Section: News

How accessible is Middle Path?

How accessible is Middle Path?

by Emily Sakamoto

A decade-long discussion about the accessibility of Middle Path came into focus again at a faculty meeting on Monday — challenges ranged from everything from wheelchairs to baby strollers.

Erin Salva, director of student accessibility and support services, has been grappling with the issue for years, and has presented it to the Board of Trustees before. Salva’s interest in the topic was spurred by a campus tour she took with a prospective student in a wheelchair.

“It happened to be a power chair, and he chose not to come to Kenyon because we were not accessible for him,” Salva said. “This past week I toured campus with an admitted student in a chair, and she’s faced with a very difficult decision of whether or not she can come to Kenyon because of the inaccessibility of Middle Path.”

President Sean Decatur dismissed what Professor of Anthropology Pat Urban referred to as the “cult of Middle Path” — alumni who have threatened to cease contributions to the College if it paves Middle Path.

“I’ve heard the comment, ‘Never pave Middle Path,’” Decatur said. “To the contrary, I think that to have the symbol of our school fundamentally rooted in inaccessibility and discrimination against people who have mobility challenges is problematic.”

The current master plan already has funds allocated to the approved project of attempting to find new alternatives to the gravel. Past test patches have failed, including one synthetic surface tested last year behind Old Kenyon Residence Hall. But, a patch tested this current academic year on the north end of Middle Path near Bexley Hall fared decently in the winter season.

“I think it depends on if, in fact, that looks like a viable option — then there can really be work starting this summer,” Decatur said. “What Middle Path is really is a gravel walk, but it is a lifeblood and flow of the institution, and we need to figure out a way to make that work.”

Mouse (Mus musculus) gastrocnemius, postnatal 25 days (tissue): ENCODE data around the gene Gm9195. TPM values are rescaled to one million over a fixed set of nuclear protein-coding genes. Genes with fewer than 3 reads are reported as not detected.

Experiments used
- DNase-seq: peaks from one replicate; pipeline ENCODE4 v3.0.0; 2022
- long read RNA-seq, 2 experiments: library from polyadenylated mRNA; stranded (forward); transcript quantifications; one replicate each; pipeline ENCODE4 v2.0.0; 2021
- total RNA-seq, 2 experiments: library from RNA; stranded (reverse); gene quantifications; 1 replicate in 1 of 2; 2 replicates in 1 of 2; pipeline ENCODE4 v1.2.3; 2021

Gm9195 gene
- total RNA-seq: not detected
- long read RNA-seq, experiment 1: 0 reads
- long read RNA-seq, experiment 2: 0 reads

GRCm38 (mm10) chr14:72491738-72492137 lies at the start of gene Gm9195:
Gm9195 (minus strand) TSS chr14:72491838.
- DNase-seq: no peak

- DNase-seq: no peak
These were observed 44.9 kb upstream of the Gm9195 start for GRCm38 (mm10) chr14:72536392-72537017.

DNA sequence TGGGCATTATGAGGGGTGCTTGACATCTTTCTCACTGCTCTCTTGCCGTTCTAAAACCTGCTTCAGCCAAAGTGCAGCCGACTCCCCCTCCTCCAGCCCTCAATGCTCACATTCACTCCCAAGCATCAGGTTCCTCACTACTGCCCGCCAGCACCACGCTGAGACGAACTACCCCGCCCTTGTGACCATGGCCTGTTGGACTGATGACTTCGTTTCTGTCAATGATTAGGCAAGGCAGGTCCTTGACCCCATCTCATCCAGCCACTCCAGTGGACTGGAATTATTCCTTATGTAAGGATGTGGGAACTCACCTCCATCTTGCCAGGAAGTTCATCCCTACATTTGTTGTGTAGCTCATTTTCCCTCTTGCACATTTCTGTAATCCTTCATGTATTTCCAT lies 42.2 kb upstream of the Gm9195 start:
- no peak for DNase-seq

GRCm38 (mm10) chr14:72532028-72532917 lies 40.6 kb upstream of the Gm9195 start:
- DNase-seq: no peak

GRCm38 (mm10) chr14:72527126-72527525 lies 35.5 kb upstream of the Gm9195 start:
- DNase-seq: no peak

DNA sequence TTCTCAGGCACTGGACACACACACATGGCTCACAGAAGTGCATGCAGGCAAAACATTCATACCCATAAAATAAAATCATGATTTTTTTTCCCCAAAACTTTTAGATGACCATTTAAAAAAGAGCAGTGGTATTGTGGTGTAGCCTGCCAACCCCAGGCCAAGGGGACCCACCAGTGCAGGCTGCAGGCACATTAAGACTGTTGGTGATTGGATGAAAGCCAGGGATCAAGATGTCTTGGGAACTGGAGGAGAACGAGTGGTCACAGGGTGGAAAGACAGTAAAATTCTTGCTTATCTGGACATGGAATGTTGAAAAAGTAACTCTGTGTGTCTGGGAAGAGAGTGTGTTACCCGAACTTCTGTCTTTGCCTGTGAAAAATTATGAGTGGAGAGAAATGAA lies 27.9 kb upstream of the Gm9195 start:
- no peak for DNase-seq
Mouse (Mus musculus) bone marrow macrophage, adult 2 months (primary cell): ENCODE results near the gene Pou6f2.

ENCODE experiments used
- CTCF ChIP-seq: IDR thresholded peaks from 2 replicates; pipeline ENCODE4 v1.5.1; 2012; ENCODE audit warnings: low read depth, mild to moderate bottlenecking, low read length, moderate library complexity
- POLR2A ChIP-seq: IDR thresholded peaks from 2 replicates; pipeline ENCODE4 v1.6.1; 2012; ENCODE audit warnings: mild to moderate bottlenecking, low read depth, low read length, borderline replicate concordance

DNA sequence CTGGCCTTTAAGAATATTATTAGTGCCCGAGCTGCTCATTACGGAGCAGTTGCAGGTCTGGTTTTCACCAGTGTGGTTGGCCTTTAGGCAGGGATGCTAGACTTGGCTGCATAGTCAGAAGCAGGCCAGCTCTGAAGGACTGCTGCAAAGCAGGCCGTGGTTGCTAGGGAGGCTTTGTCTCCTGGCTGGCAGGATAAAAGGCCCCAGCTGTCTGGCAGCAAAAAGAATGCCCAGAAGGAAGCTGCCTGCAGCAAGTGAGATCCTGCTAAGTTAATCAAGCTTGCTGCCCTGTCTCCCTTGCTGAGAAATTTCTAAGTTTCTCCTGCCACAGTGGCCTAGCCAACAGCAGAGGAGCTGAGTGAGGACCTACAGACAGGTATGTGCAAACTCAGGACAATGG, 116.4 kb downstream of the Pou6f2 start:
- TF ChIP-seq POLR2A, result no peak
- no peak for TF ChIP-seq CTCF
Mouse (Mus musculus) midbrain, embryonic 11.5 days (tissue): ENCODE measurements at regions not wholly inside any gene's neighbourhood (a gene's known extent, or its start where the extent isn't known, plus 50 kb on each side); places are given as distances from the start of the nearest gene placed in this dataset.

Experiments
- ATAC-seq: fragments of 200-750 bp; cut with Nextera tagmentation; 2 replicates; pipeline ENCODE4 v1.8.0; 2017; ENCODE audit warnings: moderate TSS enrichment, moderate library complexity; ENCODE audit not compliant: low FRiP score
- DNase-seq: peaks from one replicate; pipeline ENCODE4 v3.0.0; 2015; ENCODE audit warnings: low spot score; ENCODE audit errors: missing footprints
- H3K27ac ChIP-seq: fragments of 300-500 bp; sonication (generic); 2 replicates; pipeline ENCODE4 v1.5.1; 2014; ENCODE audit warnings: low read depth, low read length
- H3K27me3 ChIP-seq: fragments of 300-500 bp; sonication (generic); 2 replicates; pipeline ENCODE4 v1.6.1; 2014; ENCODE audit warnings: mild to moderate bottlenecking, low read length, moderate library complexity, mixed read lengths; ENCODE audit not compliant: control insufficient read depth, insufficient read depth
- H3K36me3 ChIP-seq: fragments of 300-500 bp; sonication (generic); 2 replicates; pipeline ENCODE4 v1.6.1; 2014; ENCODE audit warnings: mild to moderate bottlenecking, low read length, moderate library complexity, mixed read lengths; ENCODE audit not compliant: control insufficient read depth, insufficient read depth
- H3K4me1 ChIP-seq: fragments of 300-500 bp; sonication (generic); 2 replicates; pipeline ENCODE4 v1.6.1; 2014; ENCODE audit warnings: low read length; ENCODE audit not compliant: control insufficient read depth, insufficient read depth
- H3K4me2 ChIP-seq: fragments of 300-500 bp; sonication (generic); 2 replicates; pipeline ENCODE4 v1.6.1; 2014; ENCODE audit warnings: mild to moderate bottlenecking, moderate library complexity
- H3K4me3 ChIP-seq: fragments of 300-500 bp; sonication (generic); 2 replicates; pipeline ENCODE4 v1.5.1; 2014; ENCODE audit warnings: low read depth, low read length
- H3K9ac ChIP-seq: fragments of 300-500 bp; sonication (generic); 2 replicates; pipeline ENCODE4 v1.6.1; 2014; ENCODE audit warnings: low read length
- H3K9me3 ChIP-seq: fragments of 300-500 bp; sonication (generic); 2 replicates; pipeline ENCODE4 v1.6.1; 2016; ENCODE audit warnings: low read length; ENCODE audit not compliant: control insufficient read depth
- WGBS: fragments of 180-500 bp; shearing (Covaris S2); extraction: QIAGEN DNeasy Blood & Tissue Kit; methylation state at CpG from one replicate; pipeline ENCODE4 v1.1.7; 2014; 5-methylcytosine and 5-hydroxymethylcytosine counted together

Restoration of Middle Path has been underway for several years, while landscape artists and college employees attempt to find a solution. The academic quad on South campus — which Middle Path runs through — is notably one of the most traversed areas on campus, and is critical when considering accessibility, according to Salva.

One of the proposed surface materials is an aggregate — essentially a layer of concrete embedded with rocks that closely resembles gravel.

Fervor for the topic was renewed  when faculty and students raised concerns at a recent faculty meeting about Middle Path being unsafe, especially in the winter months when ice coats the walkway and makes walking to class into a dangerous activity. Campus’s main artery took an especially hard hit this past winter, with conditions so bad one student with cerebral palsy brought up that she fell at least half a dozen times each week.

But people with mobility handicaps aren’t the only ones falling victim to the perils of Middle Path. Salva also listed parents with baby strollers or IT employees with tech carts among those affected by Middle Path’s challenging surface.

At their most recent meeting, some faculty members called for more focus on the Middle Path restoration project. “It’s people who live in this community, who deal with Middle Path everyday, who understand the importance of making it universally accessible,” Salva said. “I’m an alum myself, but I see the day-to-day realities of sustaining it, of getting around.”

Jordi Alonso ’14 traverses campus on a Segway, but expressed a neutrality in comparison to the immediacy others expressed.

“I understand both sides of the argument,” Alonso said. “I feel like if it were paved, we’d lose a lot of the Kenyon ethos, so to speak. But at the same time, having spent four winters [here], it’s really damn hard to get to class if you live South. [If] you have to get to Lentz House or something, you have to get on Middle Path at some point.”

Instead of resurfacing Middle Path, Alonso suggested alternate routes. “It’s really difficult to navigate,” Alonso said. “It’s part of the accessibility thing, but I think that goes for everyone, no matter what one’s physical circumstances may be.”


Comments for this article have closed. If you'd like to send a letter to the editor for publication, please email us at